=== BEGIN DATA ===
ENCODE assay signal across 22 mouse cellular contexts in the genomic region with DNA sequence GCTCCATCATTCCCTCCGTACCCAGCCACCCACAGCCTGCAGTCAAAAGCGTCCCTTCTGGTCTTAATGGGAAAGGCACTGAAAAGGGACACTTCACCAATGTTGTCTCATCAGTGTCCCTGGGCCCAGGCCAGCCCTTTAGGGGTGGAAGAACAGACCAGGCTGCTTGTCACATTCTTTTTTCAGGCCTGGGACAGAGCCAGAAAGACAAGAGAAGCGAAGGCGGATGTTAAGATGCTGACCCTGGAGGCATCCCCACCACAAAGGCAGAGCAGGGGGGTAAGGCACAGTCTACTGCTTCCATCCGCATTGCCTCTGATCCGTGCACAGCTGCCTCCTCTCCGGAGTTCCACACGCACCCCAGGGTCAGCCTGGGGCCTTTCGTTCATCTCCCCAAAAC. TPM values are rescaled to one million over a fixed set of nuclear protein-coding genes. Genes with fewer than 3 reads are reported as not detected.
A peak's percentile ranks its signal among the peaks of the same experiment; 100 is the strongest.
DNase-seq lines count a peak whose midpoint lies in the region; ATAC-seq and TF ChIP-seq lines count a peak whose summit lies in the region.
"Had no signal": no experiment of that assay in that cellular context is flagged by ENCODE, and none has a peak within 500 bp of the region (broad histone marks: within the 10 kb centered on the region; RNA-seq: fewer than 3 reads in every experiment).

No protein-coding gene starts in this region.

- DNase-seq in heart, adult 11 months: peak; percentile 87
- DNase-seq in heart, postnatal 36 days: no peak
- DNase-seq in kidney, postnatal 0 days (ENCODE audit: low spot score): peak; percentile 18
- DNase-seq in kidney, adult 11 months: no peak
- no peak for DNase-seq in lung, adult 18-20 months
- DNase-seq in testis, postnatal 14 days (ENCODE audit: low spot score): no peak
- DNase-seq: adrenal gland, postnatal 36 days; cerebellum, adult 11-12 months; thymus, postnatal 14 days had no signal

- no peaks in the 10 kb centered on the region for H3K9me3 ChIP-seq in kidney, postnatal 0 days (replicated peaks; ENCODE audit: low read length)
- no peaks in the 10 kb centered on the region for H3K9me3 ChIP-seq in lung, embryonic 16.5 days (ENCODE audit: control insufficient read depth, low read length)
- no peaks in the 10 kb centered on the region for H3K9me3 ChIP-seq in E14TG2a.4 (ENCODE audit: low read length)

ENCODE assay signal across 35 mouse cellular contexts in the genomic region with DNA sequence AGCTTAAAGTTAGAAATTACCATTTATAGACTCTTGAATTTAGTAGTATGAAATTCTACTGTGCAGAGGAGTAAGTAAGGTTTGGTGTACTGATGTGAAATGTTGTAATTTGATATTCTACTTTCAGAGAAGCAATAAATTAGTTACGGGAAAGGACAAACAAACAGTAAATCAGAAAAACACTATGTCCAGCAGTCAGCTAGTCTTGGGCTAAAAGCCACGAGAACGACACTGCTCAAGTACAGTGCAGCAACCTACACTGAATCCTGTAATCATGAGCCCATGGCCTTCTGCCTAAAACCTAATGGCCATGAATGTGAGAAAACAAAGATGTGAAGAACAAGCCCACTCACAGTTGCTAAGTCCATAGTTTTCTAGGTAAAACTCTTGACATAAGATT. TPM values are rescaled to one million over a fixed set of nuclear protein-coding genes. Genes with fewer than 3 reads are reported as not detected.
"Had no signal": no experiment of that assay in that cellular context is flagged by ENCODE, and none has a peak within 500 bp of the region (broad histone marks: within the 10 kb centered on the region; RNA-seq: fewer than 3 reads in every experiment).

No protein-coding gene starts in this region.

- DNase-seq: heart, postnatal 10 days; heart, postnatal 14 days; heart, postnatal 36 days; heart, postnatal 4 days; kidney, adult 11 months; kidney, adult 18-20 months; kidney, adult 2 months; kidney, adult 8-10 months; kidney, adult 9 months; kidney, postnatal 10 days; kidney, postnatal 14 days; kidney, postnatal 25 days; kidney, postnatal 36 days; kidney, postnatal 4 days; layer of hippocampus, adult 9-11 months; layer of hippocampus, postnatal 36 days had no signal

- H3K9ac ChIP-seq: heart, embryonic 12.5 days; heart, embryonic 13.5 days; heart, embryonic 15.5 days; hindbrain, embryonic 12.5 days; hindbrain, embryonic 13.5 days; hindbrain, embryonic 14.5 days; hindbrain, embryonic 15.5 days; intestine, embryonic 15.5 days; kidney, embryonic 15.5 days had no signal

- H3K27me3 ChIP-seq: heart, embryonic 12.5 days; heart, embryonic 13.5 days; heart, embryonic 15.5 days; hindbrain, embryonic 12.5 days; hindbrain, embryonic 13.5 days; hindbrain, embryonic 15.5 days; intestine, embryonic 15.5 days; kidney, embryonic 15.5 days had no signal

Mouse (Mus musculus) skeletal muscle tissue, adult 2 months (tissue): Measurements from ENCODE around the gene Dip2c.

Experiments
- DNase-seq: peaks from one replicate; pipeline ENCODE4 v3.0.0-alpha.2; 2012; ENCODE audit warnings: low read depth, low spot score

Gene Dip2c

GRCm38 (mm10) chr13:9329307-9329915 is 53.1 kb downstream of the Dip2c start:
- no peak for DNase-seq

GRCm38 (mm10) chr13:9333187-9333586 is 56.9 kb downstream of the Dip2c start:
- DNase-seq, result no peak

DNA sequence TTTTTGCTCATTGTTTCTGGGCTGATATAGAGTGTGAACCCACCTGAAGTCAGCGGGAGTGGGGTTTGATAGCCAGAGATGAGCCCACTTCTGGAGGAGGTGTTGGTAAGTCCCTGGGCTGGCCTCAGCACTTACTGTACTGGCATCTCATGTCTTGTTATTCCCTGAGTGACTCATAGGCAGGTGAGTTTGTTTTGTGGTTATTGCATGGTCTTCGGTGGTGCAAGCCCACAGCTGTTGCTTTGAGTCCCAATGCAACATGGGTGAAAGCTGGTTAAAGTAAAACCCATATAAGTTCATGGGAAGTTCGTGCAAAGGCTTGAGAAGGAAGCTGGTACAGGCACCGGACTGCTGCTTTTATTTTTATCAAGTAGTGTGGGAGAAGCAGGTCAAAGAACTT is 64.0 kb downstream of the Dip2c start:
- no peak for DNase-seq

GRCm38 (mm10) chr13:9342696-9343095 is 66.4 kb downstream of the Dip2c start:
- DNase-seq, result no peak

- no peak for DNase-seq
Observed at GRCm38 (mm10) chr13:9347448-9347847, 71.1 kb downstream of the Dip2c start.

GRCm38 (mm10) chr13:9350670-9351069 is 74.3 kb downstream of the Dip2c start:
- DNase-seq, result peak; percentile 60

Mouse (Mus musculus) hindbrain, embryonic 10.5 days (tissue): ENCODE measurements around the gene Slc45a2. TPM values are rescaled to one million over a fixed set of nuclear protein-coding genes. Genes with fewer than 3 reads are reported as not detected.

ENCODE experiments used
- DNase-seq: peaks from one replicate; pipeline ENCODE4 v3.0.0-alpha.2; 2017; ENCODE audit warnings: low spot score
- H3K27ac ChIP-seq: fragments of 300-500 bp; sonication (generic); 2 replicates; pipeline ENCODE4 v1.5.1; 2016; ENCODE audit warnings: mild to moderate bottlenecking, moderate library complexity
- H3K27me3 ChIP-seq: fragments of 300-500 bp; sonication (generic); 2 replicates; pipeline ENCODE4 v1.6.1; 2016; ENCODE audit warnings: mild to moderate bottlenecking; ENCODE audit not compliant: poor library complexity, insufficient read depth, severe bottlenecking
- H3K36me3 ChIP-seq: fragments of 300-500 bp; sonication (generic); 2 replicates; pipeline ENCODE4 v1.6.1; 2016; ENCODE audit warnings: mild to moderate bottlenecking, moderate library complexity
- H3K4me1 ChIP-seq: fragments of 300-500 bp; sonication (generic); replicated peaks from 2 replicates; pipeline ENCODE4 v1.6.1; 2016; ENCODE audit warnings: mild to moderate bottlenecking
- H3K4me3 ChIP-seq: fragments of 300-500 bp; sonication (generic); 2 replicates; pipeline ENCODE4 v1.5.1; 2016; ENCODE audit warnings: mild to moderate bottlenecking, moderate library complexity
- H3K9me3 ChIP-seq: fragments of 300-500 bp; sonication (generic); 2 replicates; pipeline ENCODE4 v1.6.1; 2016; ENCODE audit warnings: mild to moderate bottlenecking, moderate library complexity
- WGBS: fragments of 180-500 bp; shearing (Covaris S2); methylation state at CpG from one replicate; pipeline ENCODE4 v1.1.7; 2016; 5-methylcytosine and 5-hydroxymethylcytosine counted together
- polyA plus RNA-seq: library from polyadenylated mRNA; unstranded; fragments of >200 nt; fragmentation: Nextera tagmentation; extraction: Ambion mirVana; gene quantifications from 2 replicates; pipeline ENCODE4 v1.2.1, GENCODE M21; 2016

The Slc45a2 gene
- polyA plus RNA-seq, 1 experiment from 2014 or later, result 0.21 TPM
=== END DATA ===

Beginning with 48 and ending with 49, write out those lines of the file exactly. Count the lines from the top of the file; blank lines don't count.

- polyA plus RNA-seq: library from polyadenylated mRNA; unstranded; fragments of >200 nt; fragmentation: Nextera tagmentation; extraction: Ambion mirVana; gene quantifications from 2 replicates; pipeline ENCODE4 v1.2.1, GENCODE M21; 2016

The Slc45a2 gene